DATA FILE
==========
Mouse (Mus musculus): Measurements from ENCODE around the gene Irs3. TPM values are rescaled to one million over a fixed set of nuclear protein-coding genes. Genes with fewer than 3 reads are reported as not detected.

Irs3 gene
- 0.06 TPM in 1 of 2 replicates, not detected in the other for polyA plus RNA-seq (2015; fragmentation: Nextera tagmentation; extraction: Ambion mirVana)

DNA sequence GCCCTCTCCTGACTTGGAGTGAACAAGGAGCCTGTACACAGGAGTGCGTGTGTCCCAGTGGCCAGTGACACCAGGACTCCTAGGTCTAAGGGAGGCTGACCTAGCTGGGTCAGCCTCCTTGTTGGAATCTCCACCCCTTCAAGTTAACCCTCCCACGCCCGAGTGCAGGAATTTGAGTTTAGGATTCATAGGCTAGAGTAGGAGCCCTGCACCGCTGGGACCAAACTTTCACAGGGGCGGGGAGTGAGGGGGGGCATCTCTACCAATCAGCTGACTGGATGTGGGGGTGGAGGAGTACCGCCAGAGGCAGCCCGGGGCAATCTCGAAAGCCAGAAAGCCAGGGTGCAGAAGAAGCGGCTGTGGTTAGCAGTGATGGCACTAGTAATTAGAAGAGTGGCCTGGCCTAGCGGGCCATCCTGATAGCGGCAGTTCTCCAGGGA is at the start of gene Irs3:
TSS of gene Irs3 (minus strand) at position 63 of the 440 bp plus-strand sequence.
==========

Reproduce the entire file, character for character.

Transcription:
Mouse (Mus musculus): Measurements from ENCODE around the gene Irs3. TPM values are rescaled to one million over a fixed set of nuclear protein-coding genes. Genes with fewer than 3 reads are reported as not detected.

Irs3 gene
- 0.06 TPM in 1 of 2 replicates, not detected in the other for polyA plus RNA-seq (2015; fragmentation: Nextera tagmentation; extraction: Ambion mirVana)

DNA sequence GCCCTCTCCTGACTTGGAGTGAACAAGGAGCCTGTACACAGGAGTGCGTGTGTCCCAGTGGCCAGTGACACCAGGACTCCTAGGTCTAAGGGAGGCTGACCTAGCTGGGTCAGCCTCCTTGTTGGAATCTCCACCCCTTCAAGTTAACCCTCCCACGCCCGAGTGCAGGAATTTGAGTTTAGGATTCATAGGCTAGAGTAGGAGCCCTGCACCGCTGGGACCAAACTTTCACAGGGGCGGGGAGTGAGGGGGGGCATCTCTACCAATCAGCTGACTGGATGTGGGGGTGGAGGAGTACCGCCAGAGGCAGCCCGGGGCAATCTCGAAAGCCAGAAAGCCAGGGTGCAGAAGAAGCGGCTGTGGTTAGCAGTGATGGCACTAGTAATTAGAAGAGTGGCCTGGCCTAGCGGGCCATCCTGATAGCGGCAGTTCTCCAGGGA is at the start of gene Irs3:
TSS of gene Irs3 (minus strand) at position 63 of the 440 bp plus-strand sequence.